“I’m still trying to have that broader conversation with an audience that doesn’t know about my other work,” he said in a phone conversation earlier this week. “But without getting my head too far up my own ass. I’m interested in topics other than myself.”
That doesn’t mean he wants to step out of the spotlight. At the 2011 AFI Fest, Swanberg will receives special recognition with retrospective screenings of his recent meta movies “Art History” and “Silver Bullets,” as well as the world premiere of the just-completed “The Zone.”
Of course, that’s just a fraction of the Swanberg equation. His debut, “Kissing on the Mouth,” premiered at SXSW in 2005 and by the time he started receiving mainstream press, Swanberg already had a few new features in the bag.
In 2007, his playful romantic comedy, “Hannah Takes the Stairs,” found a home at IFC Films and led to a “mumblecore” retrospective of his films along with other young DIY auteurs at New York’s IFC Center that year. “Hannah” introduced the world to Greta Gerwig, now an indie megastar featured in upcoming works from Woody Allen and Whit Stillman.
After Swanberg co-directed the long-distance love story “Nights and Weekends” the following year, he caught the admiration of Noah Baumbach, producer of Swanberg’s 2009 “Alexander the Last.”
And then Swanberg went quiet for a year as he pulled together a swarm of features that he unleashed on the festival circuit over 11 months: “Uncle Kent” at Sundance; “Art History” and “Silver Bullets” at Berlin, the latter of which also played SXSW; and “Autoerotic,” an anthology film co-directed by Adam Wingard, which skipped the festival route and landed on IFC’s midnight VOD channel. “The Zone” premieres at AFI Fest Tuesday, wrapping a self-reflexive trilogy started by “Art History” and “Silver Bullets.”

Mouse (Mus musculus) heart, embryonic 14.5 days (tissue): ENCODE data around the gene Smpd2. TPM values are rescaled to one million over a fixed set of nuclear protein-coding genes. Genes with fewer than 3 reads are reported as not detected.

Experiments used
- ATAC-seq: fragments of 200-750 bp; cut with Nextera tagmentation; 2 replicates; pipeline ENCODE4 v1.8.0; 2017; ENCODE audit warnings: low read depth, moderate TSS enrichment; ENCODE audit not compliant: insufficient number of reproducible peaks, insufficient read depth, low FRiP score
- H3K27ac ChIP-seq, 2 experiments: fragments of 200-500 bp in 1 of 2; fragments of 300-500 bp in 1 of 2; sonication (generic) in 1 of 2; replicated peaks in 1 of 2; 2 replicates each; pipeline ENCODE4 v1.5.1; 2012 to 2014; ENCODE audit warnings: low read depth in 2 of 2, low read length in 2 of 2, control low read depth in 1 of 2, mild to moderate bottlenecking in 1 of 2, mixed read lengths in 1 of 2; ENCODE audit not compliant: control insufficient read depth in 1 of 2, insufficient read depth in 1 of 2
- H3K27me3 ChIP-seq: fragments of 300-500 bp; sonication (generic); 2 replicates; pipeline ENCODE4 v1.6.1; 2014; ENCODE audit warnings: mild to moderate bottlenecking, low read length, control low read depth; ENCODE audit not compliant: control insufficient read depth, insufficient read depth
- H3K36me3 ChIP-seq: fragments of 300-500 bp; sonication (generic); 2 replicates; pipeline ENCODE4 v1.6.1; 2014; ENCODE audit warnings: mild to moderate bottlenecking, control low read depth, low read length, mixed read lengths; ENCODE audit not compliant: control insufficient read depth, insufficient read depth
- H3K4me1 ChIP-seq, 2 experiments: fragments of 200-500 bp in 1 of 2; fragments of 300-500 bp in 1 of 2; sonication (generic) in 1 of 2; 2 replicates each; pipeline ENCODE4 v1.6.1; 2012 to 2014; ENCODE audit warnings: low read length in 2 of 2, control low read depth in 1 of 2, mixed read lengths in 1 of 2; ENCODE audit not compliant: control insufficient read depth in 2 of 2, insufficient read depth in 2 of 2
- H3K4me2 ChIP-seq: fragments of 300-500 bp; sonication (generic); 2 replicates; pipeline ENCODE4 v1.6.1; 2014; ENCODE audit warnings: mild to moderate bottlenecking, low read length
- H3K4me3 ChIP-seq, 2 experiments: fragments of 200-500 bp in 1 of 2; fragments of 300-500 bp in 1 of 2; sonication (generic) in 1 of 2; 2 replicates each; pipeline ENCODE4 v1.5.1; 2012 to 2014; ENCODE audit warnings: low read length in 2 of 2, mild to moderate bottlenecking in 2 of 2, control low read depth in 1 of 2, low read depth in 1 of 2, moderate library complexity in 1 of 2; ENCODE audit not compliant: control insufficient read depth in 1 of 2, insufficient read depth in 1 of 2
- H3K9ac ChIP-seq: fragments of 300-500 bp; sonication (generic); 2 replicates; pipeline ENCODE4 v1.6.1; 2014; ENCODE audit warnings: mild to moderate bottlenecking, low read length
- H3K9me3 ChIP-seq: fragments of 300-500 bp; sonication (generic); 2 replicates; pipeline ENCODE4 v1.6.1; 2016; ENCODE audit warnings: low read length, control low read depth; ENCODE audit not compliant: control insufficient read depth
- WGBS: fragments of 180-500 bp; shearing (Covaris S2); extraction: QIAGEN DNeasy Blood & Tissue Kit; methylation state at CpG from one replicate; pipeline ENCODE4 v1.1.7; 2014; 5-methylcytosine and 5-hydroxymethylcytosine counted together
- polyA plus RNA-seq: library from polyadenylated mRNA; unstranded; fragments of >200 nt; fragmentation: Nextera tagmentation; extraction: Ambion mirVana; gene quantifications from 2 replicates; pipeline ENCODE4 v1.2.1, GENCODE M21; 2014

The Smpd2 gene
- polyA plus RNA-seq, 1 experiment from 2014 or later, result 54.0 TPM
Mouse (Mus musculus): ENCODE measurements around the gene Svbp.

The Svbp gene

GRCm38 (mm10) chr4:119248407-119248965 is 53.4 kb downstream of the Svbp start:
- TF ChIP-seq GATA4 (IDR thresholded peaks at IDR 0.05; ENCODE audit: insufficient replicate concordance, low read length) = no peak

And there’s more to come. Swanberg shot a movie about non-professional pornographers called “Amateurs” over the summer and promises he has a few more projects in the pipeline.
So: The guy stays busy. “I’ve become a manager of details,” he says, explaining how he keeps track of different movies screening in various places at the same time. “My brain functions that way. I think that, because of the internet, everybody thinks like that. We’re all having 10 conversations at once.”
Having grown used to the rhythm of his output, Swanberg has found a home for it with the DVD distributor Factory 25, which recently announced a subscription service to deliver multiple Swanberg movies on DVD to his growing list of fans each year. (The company also distributed “Art History” and “Silver Bullets” theatrically.)
As Swanberg’s recognition increases, there’s an ever-widening gulf between his advocates (who think his movies tap into realistic young adult struggles with unparalleled naturalism) and detractors (who think his movies are amateurish at best, obnoxious and demoralizing at worst). Both camps, however, may need to reconsider their arguments now that Swanberg insists he has found a new direction.
“The Zone” sounds like an easy fit in the Swanberg oeuvre: It features filmmaker-couple Laurence Michael Levine and Sophia Takal (“Gabi on the Roof in July,” “Green”) as well as fellow director Kentucker Audley and Swanberg. The characters play modified versions of themselves acting in a typical Swanberg movie about two couples in a confusing love triangle that ultimately causes relationship problems.
However, “The Zone” unravels one narrative thread after another, leaving the movie-within-a-movie and then leaving that movie for a final scene ostensibly taking place in real life. This is Swanberg’s “Inception,” a head-spinning journey through the filmmaker’s various overlapping universes. Even viewers frustrated with Swanberg’s routine will appreciate the knowing epilogue of “The Zone,” where he receives a terse critique from his wife—fellow filmmaker Kris Swanberg—who issues perhaps the most sober appraisal of Swanberg’s flaws yet. The final minutes tell us that the gig is up; the time has arrived to try something different.
Because they’re personal works, Swanberg’s movies are uneven by design. Despite flashes of radical artistry, they contain few solid convictions. He’s restricted to a cinema of searching, with each individual work connected to the next by a process of stylistic evolution. Any statement of intent comes with disclaimers and prevarication. Referring to “The Zone,” he says it’s “a new chapter, I think,” and laughs. But he’s not kidding.